Detail of the dovetailed receiver, and easy-to-actuate right-handed safety. (Photo: Kristin Alberts/

Iron sights on the Scout’s .22LR barrel are oversized and quick to acquire. (Photo: Kristin Alberts/

Overall build quality is solid.  The leaf rear sight is windage adjustable while the hooded blade front can be set for elevation adjustments.  In addition, 11mm dovetails on the receiver make scope mounting simple.  To help promote both safety and ammo conservation, the .22LR rifle is shipped with a single-shot adapter that limits the gun to single-round feed.  We would’ve definitely liked to see the gun ship with a regular-capacity magazine, though CZ offers numerous mags from five to 25 rounds through their webstore.

The best part of the whole deal is the price, with MSRP on the Scout rimfire set at $339.  Extra barrels are available in various lengths and weights in the $139-159 range, and each ships with its own magazine.  Meanwhile, the company offers everything from plain hardwood to mannlicher to Manners Precision stocks, selling for $120-300 in the webstore as well. (  Those who love the concept but are seeking a straight-up adult combo can also find CZ’s 455 American 22LR/17HMR combo priced at $421.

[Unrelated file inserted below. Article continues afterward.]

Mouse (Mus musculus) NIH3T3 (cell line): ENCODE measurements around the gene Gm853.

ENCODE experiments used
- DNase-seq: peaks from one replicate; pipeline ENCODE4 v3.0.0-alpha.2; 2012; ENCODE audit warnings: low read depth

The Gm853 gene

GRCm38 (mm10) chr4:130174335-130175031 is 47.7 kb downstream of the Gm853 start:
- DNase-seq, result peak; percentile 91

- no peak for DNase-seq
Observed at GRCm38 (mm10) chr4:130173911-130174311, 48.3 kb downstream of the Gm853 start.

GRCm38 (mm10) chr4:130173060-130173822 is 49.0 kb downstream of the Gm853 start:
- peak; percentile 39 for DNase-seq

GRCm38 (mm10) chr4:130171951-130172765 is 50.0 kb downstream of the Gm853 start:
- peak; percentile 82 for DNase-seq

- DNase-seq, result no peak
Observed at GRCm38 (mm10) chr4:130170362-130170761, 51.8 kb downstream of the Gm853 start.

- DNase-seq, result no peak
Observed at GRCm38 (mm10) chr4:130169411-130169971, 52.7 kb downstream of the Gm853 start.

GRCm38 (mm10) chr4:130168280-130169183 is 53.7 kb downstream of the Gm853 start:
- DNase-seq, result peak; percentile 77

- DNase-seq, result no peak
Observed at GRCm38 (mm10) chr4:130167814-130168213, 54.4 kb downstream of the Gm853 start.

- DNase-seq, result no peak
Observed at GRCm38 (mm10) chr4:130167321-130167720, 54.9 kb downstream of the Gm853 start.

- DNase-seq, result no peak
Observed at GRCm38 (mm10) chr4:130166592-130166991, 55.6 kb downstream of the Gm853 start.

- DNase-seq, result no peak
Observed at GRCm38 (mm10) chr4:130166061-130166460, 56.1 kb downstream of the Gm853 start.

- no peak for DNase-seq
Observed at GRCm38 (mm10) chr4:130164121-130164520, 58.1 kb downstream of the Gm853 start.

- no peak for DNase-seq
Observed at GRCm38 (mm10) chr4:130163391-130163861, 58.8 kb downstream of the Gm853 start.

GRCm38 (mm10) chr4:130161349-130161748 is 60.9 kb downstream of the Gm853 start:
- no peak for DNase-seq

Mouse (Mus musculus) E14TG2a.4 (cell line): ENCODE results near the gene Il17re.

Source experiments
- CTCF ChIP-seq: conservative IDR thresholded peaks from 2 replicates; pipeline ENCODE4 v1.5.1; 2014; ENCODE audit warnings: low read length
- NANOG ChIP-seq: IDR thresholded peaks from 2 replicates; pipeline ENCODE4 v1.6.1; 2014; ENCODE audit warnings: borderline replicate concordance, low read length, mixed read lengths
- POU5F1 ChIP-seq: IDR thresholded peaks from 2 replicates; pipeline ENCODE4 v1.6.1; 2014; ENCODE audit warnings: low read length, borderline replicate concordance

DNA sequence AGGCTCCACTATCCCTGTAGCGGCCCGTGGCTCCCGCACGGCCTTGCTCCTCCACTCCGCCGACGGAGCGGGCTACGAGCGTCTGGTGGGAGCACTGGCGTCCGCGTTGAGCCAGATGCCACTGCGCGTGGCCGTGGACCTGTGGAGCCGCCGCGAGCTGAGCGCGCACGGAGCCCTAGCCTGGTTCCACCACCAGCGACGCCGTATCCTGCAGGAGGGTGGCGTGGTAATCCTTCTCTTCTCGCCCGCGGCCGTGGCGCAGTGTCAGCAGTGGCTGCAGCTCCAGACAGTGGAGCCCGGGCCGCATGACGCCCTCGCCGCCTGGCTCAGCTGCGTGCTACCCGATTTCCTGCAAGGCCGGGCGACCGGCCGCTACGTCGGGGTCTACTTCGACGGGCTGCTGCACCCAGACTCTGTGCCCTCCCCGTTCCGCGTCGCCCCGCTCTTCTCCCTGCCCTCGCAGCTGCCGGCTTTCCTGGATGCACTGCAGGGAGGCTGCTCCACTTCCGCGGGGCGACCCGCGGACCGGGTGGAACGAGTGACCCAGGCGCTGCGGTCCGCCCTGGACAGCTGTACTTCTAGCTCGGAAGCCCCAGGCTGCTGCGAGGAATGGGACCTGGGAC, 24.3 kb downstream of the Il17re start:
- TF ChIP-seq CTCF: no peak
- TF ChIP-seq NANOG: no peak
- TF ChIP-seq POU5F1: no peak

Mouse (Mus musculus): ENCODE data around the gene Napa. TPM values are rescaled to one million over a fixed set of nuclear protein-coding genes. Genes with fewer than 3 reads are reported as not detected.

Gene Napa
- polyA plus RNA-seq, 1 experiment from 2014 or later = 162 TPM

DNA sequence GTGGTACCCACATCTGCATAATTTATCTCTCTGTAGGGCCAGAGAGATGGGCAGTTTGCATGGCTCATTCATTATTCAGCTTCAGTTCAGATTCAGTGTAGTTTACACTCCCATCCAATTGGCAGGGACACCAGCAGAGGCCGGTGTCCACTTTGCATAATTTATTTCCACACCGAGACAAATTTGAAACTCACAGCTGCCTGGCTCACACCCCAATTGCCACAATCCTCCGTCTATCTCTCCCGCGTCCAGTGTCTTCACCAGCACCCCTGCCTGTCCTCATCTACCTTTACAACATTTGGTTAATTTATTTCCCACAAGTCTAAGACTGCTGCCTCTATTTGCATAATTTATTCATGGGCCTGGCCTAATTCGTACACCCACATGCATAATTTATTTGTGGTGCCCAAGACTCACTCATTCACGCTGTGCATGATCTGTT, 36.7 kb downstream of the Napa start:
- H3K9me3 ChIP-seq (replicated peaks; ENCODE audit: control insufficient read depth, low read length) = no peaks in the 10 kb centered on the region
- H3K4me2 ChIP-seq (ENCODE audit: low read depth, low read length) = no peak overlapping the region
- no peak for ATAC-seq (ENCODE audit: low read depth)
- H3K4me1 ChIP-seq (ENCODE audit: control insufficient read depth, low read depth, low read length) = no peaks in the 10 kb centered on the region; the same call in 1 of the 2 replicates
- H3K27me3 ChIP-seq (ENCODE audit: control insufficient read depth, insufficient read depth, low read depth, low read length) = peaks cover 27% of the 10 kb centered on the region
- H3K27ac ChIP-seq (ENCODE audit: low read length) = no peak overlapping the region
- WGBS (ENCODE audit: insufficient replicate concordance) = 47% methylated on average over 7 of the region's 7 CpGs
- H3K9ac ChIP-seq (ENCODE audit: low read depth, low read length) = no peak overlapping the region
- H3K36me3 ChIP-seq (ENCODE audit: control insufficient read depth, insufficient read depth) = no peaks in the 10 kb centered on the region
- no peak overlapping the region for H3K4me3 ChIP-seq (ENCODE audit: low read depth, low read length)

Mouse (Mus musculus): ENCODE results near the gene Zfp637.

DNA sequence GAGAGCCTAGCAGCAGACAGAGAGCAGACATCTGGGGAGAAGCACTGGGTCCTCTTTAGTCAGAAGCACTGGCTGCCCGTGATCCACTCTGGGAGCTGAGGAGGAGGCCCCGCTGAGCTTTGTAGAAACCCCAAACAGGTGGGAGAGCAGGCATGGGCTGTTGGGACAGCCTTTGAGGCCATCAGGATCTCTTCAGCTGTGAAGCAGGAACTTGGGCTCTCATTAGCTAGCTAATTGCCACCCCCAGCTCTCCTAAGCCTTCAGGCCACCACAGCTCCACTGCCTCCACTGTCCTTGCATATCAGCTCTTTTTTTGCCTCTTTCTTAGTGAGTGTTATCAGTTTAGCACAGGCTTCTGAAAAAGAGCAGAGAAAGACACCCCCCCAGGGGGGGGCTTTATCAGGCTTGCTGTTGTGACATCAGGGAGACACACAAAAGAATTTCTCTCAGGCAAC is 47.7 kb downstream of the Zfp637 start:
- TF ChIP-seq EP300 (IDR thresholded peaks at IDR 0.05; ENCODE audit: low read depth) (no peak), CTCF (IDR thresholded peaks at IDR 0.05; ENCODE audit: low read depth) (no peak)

Weighing in at five pounds empty with the factory 16.5” cold hammer forged barrel, the Scout is one of the most comfortable and well-built small guns on the market. An adjustable trigger is icing on the cake.  And in one of the coolest moves we’ve seen on a “youth gun,” the Scout comes threaded at 1/2×28 for a suppressor or other muzzle device attachment. Factor in the exceptional CZ trigger, and you know this rifle is not just for kids, but for the kid inside us all.

Transformers on the Range

For test purposes, we picked up a 17HMR barrel and full length stock to go with the factory 455 Scout, which ships as a 16.5” barreled 22LR and 12” LOP beechwood stock. (Photo: Kristin Alberts/